The dramatic rescue came on a day in which at least nationwide.
Richard Butler was in good condition when he was found with a sack over his head and his hands tied inside a house, Lt. Gen. Mohan al-Fireji said. The discovery came during an Iraqi military sweep in the Jibiliya area, a Shiite militia stronghold in Basra, 340 miles southeast of Baghdad.
Butler was working as a producer for 60 Minutes when he was taken by gunmen, along with his Iraqi translator, from the Sultan Palace Hotel early on the morning of Feb. 10, 2008.
The translator was released several weeks ago.
CBS had refrained from releasing the men's identities or details surrounding their disappearance pending their safe release.
CBS News correspondent Elizabeth Palmer says tension started to build quickly after the translator's release, as Butler remained missing and violence in Basra intensified.
Defense ministry spokesman Mohammed al-Askari said that an army patrol conducting a search came under fire from the house where Butler was being held. One of the gunmen was wounded in an exchange of fire and another captured while two men escaped, he said.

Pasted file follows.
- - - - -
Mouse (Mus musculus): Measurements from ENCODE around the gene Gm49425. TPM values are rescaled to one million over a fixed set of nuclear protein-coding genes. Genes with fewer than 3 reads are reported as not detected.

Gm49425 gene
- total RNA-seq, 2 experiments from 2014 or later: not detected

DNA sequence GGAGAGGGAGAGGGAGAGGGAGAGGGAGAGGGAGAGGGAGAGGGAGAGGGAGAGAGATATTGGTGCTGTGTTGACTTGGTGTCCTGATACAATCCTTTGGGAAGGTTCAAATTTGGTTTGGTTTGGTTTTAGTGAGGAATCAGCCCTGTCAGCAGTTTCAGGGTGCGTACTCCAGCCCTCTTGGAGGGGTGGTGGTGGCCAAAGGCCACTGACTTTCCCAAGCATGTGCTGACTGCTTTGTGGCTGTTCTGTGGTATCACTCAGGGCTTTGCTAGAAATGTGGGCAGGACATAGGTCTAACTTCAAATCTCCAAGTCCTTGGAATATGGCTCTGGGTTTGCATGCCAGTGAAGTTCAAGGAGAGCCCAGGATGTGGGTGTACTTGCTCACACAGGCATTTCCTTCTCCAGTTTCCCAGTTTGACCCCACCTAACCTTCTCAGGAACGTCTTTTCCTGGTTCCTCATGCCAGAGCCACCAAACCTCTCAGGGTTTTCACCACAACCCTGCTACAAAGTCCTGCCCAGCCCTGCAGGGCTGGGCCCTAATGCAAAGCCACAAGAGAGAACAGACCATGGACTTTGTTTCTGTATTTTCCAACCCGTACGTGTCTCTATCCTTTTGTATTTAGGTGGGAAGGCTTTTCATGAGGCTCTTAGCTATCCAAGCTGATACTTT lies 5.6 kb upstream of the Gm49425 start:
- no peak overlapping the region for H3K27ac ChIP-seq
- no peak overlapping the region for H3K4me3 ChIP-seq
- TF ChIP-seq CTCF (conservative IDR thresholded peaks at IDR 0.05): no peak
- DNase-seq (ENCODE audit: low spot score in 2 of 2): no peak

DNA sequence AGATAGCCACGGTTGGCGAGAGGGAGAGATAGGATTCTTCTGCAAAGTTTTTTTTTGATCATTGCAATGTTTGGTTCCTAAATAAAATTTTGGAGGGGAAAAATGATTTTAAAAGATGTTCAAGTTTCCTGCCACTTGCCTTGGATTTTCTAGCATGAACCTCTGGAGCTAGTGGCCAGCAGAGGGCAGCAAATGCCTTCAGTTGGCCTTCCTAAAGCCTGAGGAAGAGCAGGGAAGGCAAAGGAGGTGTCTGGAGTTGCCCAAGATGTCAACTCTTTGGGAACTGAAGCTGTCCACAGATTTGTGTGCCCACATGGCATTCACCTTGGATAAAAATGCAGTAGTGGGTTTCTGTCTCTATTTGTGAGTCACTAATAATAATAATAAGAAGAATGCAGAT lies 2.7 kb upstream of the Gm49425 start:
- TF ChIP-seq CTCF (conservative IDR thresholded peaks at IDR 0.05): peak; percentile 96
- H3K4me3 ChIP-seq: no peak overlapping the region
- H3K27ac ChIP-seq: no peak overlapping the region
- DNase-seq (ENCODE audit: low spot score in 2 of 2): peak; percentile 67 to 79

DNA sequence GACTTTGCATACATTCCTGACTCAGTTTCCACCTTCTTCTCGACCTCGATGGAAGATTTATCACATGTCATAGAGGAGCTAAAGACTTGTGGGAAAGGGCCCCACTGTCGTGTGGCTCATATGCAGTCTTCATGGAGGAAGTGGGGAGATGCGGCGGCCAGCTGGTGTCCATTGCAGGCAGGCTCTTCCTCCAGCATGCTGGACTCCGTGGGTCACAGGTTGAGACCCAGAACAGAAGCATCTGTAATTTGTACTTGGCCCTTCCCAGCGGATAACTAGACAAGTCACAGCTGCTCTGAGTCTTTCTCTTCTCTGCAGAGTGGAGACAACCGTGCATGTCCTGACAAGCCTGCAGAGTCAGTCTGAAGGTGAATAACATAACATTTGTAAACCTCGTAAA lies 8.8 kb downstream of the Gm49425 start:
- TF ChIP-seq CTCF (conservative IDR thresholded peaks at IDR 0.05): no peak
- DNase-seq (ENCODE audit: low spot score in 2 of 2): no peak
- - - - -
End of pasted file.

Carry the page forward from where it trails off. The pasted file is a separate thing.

Butler was later shown on Iraqi state television laughing and greeting his rescuers.
"Thank you and I'm looking forward to seeing my family and my friends at CBS and thank you again," Butler told al-Askari.
He described the soldiers' performance as "brilliant."
"The Iraqi army stormed the house and overcame my guards and they burst through the door," Butler said. "I had my hood on, which I had to have on all the time, and they shouted something at me, and I pulled my hood off."
In London, British Foreign Secretary David Miliband welcomed Butler's release and said he was "very grateful to (Iraqi) security forces for the professionalism of the task they have undertaken."
He said Butler was in the care of the British consulate in Basra.
In New York, CBS News spokeswoman Sandy Genelius said the network was "incredibly grateful that our colleague ... has been released and is safe."
In recent days, Iraqi forces have started house-to-house sweeps for arms, weapons, drugs and criminal elements in several parts of Basra, Iraq's second-largest city. The military said it has uncovered an improvised explosive device factory, along with significant arms caches and numerous roadside bombs, mortars and rocket-propelled grenades.
Serious fighting in Basra has abated since a failed government offensive last month to dislodge militia groups. But sporadic violence has continued.